Precipitation in Durham comes in many forms. May it be a random Thursday morning storm or a night of snowfall, residents know to expect the unexpected when it comes to the weather.
However, it seemed as though nobody alerted Virginia Tech that a different type of rain would fall in Cameron Indoor Stadium Saturday night at the hands of Tre Jones, Cassius Stanley and company, who used their 3-point prowess to shoot the Hokies out of the gym.
The sixth-ranked Blue Devils utilized their small ball lineup and hot shooting early to bounce back after a horrible loss against North Carolina State, defeating Virginia Tech 88-64. Stanley tallied a game-high 21 points and five triples. Jones’ made triple on the team’s first possession opened the floodgates to an overall 40 percent clip from deep for Duke, and Virginia Tech had no answer.
“It was huge,” Stanley said of the team’s opening run to display dominance early on. “I hit a couple shots and then after that it was just like we were rolling and we got our confidence going. So it’s really just like honing in on that and trying to get that consistently.”
Stanley was the real star of the show, completing highlight after highlight to add to his already illustrious season mixtape. He could not miss from downtown, even hitting a shot from about four feet behind the 3-point line.
“It was a heat check,” Stanley said. “It was like if you’re going, you might as well try it. Why not?”
Whether it’s a fastbreak high-flying jam or even just an offensive rebound, Stanley always looks like he can fly. Stanley’s elite athleticism shone when he rose up at rim level to score a layup to give Duke a 20-point lead in the first half.
Head coach Mike Krzyzewski opted to open with a smaller lineup than usual, with Jones, Stanley, Jordan Goldwire and Wendell Moore Jr. in the backcourt and wings, while Vernon Carey Jr. represented the only true big on the floor. This lineup’s main strength is its perimeter defense, as Goldwire and Jones can hound any backcourt in the ACC, and Stanley and Moore’s quickness and size make them able to guard any position 1-to-4. Though this aspect of the lineup went according to plan—the Hokies shot an abysmal 38.1 percent from the floor—its 3-point shooting put the game away early on.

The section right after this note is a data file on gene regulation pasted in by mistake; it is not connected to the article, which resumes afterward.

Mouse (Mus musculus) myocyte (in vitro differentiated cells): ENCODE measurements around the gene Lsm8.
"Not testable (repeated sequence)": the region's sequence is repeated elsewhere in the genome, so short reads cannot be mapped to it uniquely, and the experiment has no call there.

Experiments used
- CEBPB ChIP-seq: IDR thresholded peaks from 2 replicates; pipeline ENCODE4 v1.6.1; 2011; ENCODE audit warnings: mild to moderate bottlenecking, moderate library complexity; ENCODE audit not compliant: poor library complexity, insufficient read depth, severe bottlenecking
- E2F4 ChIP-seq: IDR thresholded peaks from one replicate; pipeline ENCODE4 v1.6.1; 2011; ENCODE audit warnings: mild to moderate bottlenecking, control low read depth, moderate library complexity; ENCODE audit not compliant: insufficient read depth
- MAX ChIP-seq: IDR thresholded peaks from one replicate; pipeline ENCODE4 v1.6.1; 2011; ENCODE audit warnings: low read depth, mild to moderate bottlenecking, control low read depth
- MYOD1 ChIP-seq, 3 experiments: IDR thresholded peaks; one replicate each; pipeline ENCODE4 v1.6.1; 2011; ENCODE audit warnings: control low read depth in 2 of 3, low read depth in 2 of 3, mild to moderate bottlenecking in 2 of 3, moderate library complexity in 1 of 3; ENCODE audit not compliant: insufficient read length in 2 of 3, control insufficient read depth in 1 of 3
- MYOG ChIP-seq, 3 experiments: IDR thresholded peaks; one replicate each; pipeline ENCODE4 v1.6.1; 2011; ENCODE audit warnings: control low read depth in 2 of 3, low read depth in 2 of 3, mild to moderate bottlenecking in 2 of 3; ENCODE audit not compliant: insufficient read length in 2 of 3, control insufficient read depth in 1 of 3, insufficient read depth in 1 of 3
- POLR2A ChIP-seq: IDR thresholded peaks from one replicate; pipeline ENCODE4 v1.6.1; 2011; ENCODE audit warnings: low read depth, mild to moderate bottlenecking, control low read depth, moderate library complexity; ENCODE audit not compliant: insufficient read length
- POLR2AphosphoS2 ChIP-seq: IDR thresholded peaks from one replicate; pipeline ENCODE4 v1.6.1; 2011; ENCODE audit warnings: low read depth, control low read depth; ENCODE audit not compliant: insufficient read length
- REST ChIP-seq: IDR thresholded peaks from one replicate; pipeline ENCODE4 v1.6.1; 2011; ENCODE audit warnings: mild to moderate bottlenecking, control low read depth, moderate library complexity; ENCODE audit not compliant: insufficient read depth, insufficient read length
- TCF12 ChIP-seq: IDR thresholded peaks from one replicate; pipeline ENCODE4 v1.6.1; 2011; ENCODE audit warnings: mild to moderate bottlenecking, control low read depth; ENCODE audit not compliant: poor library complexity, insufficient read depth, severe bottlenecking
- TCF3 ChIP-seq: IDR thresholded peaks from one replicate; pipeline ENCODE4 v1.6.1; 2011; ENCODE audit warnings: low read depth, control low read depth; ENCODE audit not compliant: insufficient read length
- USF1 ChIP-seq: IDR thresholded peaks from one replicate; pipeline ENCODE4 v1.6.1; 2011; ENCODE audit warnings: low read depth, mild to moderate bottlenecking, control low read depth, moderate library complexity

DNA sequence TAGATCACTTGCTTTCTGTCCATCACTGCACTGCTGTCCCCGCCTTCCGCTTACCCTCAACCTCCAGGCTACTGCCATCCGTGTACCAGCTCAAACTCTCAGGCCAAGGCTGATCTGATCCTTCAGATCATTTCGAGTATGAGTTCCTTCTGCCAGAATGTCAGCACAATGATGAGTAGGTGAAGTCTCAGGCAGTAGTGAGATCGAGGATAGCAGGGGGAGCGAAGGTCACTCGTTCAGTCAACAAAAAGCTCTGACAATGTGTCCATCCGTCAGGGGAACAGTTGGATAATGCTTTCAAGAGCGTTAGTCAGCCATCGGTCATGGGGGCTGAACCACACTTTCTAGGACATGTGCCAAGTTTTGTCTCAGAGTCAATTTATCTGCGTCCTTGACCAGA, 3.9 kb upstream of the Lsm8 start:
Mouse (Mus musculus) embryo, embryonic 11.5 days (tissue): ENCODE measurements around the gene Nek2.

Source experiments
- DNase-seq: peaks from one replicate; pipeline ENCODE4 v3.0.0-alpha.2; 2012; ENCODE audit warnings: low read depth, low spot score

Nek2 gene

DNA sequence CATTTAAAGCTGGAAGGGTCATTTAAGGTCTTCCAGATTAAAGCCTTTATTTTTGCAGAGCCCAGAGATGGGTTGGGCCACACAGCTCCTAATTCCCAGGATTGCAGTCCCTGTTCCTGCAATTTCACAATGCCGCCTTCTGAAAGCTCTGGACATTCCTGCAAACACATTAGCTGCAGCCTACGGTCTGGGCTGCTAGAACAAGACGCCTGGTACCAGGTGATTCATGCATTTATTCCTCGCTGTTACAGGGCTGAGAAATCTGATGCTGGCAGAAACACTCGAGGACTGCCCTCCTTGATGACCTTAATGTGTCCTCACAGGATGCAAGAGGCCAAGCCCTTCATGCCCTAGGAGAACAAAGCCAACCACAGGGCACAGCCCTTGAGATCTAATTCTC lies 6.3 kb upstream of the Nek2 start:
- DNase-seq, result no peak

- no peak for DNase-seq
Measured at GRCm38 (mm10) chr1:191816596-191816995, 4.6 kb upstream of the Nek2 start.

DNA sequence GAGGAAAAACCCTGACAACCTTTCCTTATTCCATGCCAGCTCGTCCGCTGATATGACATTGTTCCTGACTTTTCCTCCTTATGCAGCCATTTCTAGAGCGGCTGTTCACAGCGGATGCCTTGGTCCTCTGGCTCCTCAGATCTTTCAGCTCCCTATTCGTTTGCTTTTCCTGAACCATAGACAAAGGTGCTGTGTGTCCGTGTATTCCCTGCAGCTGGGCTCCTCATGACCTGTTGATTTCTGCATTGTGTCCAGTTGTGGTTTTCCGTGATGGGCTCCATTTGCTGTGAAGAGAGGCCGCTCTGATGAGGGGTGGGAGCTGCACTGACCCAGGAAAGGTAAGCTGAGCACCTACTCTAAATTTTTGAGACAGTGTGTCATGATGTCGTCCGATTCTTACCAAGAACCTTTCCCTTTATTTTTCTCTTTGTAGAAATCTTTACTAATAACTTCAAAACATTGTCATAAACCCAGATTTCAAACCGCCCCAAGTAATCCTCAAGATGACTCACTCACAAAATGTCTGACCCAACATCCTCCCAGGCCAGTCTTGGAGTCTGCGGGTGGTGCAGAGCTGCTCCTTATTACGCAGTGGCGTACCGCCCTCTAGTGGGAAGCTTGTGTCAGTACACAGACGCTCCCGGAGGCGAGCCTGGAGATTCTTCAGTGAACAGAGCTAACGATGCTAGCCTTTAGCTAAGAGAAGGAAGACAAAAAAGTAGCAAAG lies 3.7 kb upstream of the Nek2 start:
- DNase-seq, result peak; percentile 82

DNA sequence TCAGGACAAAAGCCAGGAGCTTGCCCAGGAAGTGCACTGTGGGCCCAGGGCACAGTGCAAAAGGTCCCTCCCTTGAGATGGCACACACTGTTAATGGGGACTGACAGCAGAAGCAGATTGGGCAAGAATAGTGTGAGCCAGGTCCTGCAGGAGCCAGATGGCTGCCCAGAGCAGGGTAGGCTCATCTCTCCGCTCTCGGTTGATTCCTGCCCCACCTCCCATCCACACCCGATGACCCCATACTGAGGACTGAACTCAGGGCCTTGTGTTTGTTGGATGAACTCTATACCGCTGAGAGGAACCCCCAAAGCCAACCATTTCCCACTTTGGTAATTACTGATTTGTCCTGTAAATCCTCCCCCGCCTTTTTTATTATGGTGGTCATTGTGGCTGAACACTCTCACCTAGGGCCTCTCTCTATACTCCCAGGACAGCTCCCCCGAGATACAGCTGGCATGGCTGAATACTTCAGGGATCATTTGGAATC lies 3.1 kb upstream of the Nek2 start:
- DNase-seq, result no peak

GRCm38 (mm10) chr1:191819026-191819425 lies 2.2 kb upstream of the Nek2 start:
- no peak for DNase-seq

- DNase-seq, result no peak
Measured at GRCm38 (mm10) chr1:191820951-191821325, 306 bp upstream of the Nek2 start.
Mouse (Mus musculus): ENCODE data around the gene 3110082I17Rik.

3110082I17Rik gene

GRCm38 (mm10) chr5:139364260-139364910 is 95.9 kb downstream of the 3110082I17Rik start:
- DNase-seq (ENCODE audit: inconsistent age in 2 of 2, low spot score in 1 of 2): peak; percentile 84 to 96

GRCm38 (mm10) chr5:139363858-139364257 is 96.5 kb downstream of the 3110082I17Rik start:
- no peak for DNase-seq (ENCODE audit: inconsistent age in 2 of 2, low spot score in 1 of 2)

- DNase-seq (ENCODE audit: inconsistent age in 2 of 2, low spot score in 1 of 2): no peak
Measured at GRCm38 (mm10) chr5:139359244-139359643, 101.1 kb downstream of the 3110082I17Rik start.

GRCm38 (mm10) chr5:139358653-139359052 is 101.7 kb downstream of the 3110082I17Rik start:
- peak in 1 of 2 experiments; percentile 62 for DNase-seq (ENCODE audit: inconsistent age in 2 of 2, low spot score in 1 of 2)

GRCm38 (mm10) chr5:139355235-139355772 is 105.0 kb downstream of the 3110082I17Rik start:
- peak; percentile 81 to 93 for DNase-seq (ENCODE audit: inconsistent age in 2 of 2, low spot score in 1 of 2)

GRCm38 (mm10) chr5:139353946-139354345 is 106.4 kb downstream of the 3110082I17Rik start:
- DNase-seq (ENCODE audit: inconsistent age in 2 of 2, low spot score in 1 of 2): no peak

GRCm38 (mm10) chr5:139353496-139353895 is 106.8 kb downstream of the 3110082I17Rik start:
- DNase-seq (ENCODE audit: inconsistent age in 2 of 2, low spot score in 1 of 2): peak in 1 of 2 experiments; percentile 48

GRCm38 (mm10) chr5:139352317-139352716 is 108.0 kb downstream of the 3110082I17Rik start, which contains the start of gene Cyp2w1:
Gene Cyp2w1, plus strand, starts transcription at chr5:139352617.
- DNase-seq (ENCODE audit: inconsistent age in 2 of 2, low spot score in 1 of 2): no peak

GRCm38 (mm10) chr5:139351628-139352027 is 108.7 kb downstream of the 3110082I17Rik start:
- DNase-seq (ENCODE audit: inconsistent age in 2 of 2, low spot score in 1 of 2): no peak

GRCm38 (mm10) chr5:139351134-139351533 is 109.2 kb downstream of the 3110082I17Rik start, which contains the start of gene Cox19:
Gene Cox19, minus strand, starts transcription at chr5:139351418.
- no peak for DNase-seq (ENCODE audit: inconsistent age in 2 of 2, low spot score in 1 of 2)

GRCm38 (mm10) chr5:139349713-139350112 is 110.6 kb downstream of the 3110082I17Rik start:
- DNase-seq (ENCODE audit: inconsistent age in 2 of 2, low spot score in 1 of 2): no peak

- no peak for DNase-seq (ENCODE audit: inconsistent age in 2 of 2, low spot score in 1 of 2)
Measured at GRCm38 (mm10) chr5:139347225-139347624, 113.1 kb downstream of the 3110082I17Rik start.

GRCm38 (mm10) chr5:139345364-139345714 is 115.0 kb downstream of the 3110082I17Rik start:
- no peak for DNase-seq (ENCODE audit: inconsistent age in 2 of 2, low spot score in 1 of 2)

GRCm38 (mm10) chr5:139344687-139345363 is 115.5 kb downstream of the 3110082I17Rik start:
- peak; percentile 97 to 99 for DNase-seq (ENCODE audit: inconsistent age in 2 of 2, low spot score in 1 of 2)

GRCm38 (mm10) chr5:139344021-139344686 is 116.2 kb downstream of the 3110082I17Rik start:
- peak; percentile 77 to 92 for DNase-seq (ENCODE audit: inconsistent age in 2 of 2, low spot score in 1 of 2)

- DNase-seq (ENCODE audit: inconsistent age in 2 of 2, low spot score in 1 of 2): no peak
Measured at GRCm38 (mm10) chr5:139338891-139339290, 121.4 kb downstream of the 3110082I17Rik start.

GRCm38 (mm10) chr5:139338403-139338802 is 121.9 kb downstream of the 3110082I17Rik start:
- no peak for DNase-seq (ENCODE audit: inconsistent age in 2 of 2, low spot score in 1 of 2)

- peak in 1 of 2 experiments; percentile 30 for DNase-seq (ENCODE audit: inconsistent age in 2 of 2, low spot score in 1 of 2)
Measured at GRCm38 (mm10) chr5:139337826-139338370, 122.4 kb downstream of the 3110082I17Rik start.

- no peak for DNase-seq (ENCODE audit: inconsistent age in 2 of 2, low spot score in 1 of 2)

As Jones, Matthew Hurt and Stanley knocked down triple after triple, the Hokies moved their defense away from the basket in order to have better closeout positioning. But with Carey still on the floor, this defensive adjustment served as an early birthday present to the Southwest Ranches, Fla., native, who then had more room to work his 6-foot-10 frame down low.
“[Krzyzewski] just told us to be hungry,” Carey said. “Coach just told us to be hungry and after the game he told us we outrebounded them by almost 20, so I feel like we were the more hungrier team than they [were].”
The Hokies (15-12, 6-10 in the ACC) did not have anybody to match up with Carey one-on-one, allowing ‘Tank’ to ignite the team and the Cameron Crazies with multiple spin-around post move slams. Carey controlled the boards, bringing down nine rebounds overall, also adding to the 3-point mix, knocking down a shot from deep of his own.
It was a complete game for the Blue Devils (23-4, 12-3) Saturday night. The crowd remained loud and energetic from start to finish, Duke’s full-court press suffocated the Hokies and the halftime show from the jump roping Pop Rocks was of the best halftime performances ever seen in Cameron. Alex O’Connell even looked keyed in, with two highlight slam dunks to bring the energy in Cameron to astronomical levels.
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“I think tonight, we showed obviously who we are more than we did on Wednesday,” senior captain Jack White said. “And obviously, it shows our ability to respond to adversity.”
After a horrible outing against the Wolfpack just three days prior, Duke needed this dominant win to get back on track and earn confidence. However, the Blue Devils will head out to Winston-Salem, N.C., to face Wake Forest Tuesday night, hoping to prove that they aren’t just home warriors and that they can execute from start to finish on the road.